We’re told that we can’t afford to help the unemployed — that we must get budget deficits down immediately or the “bond vigilantes” will send U.S. borrowing costs sky-high. Some of us have tried to point out that those bond vigilantes are ... figments of the deficit hawks’ imagination... But the fearmongers are unmoved: fighting deficits, they insist, must take priority over everything else — everything else, that is, except tax cuts for the rich, which must be extended, no matter how much red ink they create.

The point is that a large part of Congress — large enough to block any action on jobs — cares a lot about taxes on the richest 1 percent of the population, but very little about the plight of Americans who can’t find work.

Well, if Congress won’t act, what about the Federal Reserve? The Fed, after all, is supposed to pursue two goals: full employment and price stability, usually defined in practice as an inflation rate of about 2 percent. Since unemployment is very high and inflation well below target, you might expect the Fed to be taking aggressive action to boost the economy. But it isn’t.

It’s true that the Fed has already pushed ... short-term interest rates, its usual policy tool,... near zero. Still, Ben Bernanke ... has assured us that he has other options... But the Fed hasn’t done any of these things. Instead, some officials are defining success down.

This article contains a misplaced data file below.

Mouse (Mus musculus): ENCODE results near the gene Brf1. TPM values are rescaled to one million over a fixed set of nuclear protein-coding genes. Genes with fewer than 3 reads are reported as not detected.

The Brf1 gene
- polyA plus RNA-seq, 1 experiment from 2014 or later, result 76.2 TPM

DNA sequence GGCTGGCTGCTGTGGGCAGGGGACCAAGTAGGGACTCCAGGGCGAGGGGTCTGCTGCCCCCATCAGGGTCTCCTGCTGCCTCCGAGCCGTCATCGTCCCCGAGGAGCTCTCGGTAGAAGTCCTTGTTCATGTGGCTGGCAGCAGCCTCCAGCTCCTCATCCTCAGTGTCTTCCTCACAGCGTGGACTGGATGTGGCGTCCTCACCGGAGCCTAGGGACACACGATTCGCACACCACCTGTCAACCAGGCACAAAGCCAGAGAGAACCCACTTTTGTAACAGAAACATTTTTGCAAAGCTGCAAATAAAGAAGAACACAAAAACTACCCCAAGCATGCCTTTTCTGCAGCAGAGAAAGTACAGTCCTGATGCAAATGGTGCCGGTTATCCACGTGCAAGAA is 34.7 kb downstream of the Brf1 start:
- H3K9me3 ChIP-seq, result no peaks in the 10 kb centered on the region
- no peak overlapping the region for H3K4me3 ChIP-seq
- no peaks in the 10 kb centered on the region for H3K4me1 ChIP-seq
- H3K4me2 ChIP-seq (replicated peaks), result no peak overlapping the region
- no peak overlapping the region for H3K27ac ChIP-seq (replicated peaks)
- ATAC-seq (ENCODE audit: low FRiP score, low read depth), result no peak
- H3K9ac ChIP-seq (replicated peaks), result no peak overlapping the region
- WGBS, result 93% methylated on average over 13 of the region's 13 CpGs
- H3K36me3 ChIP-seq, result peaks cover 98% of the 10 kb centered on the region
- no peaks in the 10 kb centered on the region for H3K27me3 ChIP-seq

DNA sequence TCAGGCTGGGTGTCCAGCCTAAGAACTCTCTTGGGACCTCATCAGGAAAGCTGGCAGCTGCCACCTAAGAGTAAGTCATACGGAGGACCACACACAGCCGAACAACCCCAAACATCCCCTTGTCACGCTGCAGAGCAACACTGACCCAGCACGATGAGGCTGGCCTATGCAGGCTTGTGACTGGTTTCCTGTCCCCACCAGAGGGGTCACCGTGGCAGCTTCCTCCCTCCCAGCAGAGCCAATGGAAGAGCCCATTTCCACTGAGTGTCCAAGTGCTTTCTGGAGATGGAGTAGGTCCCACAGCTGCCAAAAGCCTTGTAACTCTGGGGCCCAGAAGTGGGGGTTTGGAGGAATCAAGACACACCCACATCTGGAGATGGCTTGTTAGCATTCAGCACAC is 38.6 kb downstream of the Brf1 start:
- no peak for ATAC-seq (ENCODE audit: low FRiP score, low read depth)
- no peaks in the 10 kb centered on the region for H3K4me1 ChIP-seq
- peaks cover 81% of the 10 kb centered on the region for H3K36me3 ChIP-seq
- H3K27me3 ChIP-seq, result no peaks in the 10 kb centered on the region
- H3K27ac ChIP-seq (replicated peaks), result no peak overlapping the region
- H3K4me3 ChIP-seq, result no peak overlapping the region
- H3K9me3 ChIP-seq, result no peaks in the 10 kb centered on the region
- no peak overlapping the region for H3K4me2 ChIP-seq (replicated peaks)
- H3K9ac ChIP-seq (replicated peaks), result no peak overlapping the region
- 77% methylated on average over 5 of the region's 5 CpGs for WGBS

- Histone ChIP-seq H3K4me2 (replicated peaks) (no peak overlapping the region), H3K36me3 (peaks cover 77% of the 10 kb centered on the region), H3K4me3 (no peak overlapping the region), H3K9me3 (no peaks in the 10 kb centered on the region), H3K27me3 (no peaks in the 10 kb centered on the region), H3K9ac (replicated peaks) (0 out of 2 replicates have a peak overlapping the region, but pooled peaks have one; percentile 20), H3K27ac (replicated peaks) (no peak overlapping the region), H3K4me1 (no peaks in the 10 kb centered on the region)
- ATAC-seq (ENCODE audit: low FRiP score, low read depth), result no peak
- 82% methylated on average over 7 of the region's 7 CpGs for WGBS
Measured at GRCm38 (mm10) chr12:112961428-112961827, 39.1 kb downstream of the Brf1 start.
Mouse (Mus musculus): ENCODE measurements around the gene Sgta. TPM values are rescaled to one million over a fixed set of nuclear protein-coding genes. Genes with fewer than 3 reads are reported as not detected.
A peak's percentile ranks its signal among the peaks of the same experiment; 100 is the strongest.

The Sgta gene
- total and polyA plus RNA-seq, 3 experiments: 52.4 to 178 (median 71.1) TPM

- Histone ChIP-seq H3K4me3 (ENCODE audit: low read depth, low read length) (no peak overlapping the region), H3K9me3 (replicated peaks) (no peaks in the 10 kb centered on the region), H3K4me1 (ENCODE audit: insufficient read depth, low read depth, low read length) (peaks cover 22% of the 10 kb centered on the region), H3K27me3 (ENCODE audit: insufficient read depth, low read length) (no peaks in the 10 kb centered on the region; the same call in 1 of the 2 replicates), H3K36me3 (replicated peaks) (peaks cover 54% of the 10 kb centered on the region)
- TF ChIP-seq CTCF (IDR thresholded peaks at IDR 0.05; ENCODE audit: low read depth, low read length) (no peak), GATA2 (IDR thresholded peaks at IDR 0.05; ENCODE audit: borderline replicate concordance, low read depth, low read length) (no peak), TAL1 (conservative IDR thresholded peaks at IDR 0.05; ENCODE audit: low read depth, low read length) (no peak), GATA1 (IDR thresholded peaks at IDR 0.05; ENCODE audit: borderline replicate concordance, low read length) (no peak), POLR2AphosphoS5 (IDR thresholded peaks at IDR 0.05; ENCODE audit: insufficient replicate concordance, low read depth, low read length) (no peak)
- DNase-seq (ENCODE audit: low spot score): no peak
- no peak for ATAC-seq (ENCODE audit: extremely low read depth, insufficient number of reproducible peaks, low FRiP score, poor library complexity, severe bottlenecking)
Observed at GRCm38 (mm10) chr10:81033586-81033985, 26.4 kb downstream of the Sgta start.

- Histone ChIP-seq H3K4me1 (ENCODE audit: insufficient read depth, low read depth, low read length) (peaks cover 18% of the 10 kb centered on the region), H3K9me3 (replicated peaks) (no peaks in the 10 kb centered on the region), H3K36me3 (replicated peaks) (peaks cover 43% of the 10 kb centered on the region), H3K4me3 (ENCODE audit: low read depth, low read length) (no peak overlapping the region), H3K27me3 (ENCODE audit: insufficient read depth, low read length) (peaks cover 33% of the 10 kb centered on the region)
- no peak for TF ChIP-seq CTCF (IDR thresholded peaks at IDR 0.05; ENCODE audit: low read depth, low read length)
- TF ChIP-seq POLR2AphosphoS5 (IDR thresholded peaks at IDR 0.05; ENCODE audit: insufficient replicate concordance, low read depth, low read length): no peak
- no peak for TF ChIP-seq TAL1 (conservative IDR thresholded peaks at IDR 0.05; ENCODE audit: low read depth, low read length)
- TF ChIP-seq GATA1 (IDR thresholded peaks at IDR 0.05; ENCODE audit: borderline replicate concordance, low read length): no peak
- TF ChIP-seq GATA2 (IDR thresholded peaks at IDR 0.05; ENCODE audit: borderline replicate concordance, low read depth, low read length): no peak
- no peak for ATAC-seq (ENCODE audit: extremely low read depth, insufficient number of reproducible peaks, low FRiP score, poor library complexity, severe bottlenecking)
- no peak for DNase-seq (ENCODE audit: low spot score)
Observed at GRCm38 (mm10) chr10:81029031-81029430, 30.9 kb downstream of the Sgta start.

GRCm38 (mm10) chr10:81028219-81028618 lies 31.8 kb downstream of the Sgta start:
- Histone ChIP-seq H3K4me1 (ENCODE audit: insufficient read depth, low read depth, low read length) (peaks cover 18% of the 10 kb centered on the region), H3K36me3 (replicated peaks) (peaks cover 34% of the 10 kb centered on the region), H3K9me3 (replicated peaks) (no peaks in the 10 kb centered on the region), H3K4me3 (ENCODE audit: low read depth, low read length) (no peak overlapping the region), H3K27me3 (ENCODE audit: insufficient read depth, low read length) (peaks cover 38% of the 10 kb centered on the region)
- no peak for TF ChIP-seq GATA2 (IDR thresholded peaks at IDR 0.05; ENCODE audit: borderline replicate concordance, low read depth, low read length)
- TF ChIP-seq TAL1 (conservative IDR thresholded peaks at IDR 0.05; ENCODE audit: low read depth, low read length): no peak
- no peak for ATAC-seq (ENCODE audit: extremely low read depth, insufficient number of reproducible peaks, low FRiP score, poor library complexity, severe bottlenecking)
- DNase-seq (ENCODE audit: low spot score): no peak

For example, last week Richard Fisher, president of the Federal Reserve Bank of Dallas, argued that the Fed bears no responsibility for the economy’s weakness, which he attributed to business uncertainty about future regulations — a view that’s popular in conservative circles, but completely at odds with all the actual evidence. In effect, he responded to the Fed’s failure to achieve one of its two main goals by taking down the goalpost.

He then moved the other goalpost, defining the Fed’s aim not as roughly 2 percent inflation, but rather as that of “keeping inflation extremely low and stable.”

In short, it’s all good. And I predict — having seen this movie before, in Japan — that if and when ... below-target inflation becomes deflation, some Fed officials will explain that that’s O.K., too. ...

Here’s what I consider all too likely: Two years from now unemployment will still be extremely high, quite possibly higher than it is now. But instead of taking responsibility for fixing the situation, politicians and Fed officials alike will declare that high unemployment is structural, beyond their control. And ... over time these excuses may turn into a self-fulfilling prophecy, as the long-term unemployed lose their skills and their connections with the work force, and become unemployable.

I’d like to imagine that public outrage will prevent this outcome. But while Americans are indeed angry, their anger is unfocused. And so I worry that our governing elite, which just isn’t all that into the unemployed, will allow the jobs slump to go on and on and on.
This post has been republished by Mark Thoma's blog, Economist's View.